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Big-Small Divide for Public Companies

The Business Journal’s list of Public Companies contains a lot of the same familiar names from past years, but there has been movement as companies move up and down the rankings. Walt Disney Co. retained its No. 1 spot on the list ranked by market capitalization that starts on page 12. The next five companies also held the same positions that they did a year ago. But then there is human resources and employment services Asgn Inc., which dropped two spots to No. 9 on the list. Cheesecake Factory Inc. as well dropped a spot to finish at No. 11. The biggest drop on the list was Sienna Biopharmaceuticals Inc., which went from the No. 26 spot to No. 37 as its market capitalization decreased by 91 percent to $27.1 million. The Westlake Village biotech firm is still in startup mode and has no revenue. It will begin Phase 3 clinical trials on its psoriasis drug, known as SNA-120, later this year. A research report on the company by Gary Nachman of BMO Capital Markets said that Sienna had positive meetings with the U.S. Food and Drug Administration on the completion of Phase 2 trials on SNA-120 and reached agreement on the design of the Phase 3 trials. “(Sienna) will start enrolling the first of two planned Ph3 trials later this year,” the research report said. (Sienna) will enroll patients with mild-to-moderate psoriasis and at least moderate pruritus (or itching). The report forecast that Sienna will turn profitable in 2025. Another company that dropped was California Resources Corp., which fell seven spots to No. 19 on the list. Dave Meats, senior equity analyst at Morningstar Inc. in Chicago, characterized California Resources as having improved its financial health but that it was still poor. The company carries $5 billion in debt, all of which came from being spun off in 2014 from Occidental Petroleum Corp. “The firm will continue to chip away at its debt, but it will be several years before it can align its leverage ratios with peers,” Meats wrote in a research report in May. Two public markets The Business Journal’s list has two parts – massive corporations at the top, and a lot of middle and small cap companies throughout the region. Those two types of companies face different sets of issues Rodney Ramcharan, an associate professor of finance and business economics at the USC Marshall School of Business, told the Business Journal. ently licensed to other services.” One challenge facing newer companies is in getting investors to understand the business, the business model, the growth potential and the competition. That is a role that the IPO underwriter needs to take, whether it is Goldman Sachs Group Inc., JP Morgan Chase & Co. or some other investment banking firm, Ramcharan said. Sienna, for example, went public with its initial public offering just two years ago, making it among the greater San Fernando Valley area’s newest public companies. There were no companies that went public in the region last year. Industry consolidation is a significant factor that must be taken into account in explaining a business to potential investors, Ramcharan explained. It used to be that the top three firms in any sector would not really dominate the sector; they might control a market share of a third or a quarter of the total pie. Nowadays the top three firms in most sectors account for 60 percent of the market share, he said. “If you are looking at a smaller firm in the Valley, (it’s necessary to explain) to investors what are the comparative prospects for this firm in an economy where increasingly the bigger firms tend to have a lot more of the market power,” he added. That challenge is different from what large legacy public companies face – for example, Disney or Amgen Inc. in Thousand Oaks, the No. 2 company on the list. One of those is the disruption from technology, Ramcharan said. “That is the big battle these legacy firms are facing is how do you handle all the disruption coming from technical change,” he noted. A company like Burbank-based entertainment and media giant Disney is aware of the change technology brings to its businesses. For those reasons it acquired animation studio Pixar more than 10 years ago and is now poised to compete against streaming service Netflix Inc. and others with its direct-to-consumer Disney+ platform to launch later this year. “I think in the specific case of Disney, they are doing a really good job,” Ramcharan said. In addition to Disney+, the company also owns Hulu, the Santa Monica-based streaming service it became majority owner of after acquiring 21st Century Fox early this year. It took full control of the service after striking a deal in May with Comcast Corp. for its share. Neil Macker, senior analyst with Morningstar, said in a research note from May the deal appears to be a win-win for both Disney and Comcast. “Disney will … be able to share information between the platforms on users, viewing habits, ad impressions and other data,” Macker put in the note. “For Hulu specifically, operational control will also help Disney to expand the service internationally as the firm regains control of its own content that is currently licensed to other services.” Big issues Ramcharan, who has worked for the InRamcharan, who has worked for the International Monetary Fund and been a visiting scholar at the Dutch National Bank and the Federal Reserve Bank of Philadelphia, said there are several big picture issues that public companies are dealing with these days. One is the tax cut from late 2017. Depending on the industry they are in, the tax cuts were seen as a positive thing as in some cases it allowed companies to book a lot of profits they had offshore, he said. With profitability going up it has been reflected in their stock price, Ramcharan said. “The stock markets have done very well in the last six to nine months on account of the fact that the profitability of some big firms has gone up a tremendous amount because of the tax cuts,” he explained. Another issue is the whether the Federal Reserve Bank decides to cut interest rates after a cycle of raising the rates. “If that is the case, that is going to have an impact on stock prices and potentially on corporate profits as well,” Ramcharan said And, lastly, there is trade policy – although Ramcharan admitted that no one has any idea of what exactly is going on with it. Growth in China, for instance, is the slowest it has been in 28 years. If that pace continues in the next quarter and the Chinese banking system begins to crater because it is so leveraged, it may have an impact on corporate profits in the U.S. “It could be quite huge, but we don’t know what it is going to be,” he added.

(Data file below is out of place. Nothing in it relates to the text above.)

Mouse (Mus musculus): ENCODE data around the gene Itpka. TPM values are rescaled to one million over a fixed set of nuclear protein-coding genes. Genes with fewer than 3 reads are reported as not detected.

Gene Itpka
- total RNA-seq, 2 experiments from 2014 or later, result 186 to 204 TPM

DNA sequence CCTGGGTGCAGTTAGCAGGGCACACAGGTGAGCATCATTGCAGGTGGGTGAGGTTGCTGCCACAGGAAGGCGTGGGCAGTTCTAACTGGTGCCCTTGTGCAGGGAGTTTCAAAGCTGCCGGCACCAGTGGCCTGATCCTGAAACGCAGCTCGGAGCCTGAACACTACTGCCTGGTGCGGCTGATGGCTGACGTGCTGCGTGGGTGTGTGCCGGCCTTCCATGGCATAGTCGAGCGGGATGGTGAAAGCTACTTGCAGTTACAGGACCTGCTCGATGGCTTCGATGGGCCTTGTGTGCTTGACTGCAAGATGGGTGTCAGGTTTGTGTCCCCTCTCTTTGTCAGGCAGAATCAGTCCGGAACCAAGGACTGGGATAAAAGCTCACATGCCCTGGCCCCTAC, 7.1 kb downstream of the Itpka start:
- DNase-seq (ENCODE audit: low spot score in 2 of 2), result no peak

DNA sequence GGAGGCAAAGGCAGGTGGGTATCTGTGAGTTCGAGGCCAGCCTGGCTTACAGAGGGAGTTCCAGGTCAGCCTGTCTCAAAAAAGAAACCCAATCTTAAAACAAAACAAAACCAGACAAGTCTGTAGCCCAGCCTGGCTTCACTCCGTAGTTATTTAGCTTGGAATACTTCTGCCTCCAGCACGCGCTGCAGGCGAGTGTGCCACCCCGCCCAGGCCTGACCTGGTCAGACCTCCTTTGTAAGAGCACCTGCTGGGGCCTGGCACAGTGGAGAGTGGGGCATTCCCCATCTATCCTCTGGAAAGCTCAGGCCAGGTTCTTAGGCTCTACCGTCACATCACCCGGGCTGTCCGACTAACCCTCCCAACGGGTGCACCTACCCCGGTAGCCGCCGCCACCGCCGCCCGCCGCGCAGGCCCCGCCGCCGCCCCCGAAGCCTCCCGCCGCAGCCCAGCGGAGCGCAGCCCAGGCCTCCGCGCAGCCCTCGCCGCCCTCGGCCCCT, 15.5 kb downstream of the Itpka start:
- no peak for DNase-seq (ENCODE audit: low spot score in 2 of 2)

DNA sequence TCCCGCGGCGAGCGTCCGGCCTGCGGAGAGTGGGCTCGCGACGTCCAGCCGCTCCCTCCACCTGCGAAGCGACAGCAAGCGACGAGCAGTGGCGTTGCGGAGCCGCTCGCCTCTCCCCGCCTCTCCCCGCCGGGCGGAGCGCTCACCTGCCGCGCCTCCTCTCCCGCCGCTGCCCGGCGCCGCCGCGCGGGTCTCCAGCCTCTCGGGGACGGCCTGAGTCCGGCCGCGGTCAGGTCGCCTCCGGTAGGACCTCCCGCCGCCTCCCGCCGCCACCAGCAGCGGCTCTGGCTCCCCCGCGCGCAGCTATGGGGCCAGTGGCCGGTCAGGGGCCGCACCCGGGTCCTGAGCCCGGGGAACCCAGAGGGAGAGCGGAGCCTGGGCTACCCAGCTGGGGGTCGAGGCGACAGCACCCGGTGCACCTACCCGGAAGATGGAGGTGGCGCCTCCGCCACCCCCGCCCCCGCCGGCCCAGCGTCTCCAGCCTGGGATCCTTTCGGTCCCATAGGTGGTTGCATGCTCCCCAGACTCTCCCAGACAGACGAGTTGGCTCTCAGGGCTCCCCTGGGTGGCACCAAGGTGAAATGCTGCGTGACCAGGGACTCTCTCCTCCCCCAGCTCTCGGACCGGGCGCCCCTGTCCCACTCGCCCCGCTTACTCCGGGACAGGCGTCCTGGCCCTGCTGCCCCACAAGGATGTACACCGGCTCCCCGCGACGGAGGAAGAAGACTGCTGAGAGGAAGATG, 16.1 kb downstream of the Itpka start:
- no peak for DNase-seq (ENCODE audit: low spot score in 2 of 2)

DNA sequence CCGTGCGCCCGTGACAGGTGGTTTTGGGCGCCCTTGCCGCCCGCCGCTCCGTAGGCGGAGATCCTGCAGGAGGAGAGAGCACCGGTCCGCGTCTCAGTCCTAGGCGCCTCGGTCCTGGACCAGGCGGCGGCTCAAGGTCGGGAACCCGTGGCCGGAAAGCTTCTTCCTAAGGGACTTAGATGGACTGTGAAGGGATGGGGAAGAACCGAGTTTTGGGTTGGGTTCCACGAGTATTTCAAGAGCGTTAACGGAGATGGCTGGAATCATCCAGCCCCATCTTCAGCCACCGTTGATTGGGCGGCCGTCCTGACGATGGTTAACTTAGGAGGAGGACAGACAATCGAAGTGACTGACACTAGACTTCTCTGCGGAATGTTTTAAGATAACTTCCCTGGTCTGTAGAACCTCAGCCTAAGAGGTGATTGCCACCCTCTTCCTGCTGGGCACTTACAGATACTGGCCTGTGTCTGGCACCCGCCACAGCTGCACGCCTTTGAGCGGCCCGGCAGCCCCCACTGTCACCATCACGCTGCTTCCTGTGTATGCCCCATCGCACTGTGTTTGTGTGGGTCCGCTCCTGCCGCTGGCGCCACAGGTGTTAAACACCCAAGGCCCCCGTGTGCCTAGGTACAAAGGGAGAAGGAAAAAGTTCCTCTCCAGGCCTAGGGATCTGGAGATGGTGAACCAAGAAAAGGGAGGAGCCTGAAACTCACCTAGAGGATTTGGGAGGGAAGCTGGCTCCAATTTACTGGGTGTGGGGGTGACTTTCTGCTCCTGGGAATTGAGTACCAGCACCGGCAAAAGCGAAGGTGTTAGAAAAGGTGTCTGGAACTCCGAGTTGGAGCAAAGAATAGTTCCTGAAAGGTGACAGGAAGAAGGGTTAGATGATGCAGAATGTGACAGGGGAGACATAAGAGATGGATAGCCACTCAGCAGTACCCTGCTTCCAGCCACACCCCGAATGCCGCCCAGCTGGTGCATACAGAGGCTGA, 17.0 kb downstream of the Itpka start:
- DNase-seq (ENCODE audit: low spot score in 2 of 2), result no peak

Mark Madler
Mark Madler
Mark R. Madler covers aviation & aerospace, manufacturing, technology, automotive & transportation, media & entertainment and the Antelope Valley. He joined the company in February 2006. Madler previously worked as a reporter for the Burbank Leader. Before that, he was a reporter for the City News Bureau of Chicago and several daily newspapers in the suburban Chicago area. He has a bachelor’s of science degree in journalism from the University of Illinois, Urbana-Champaign.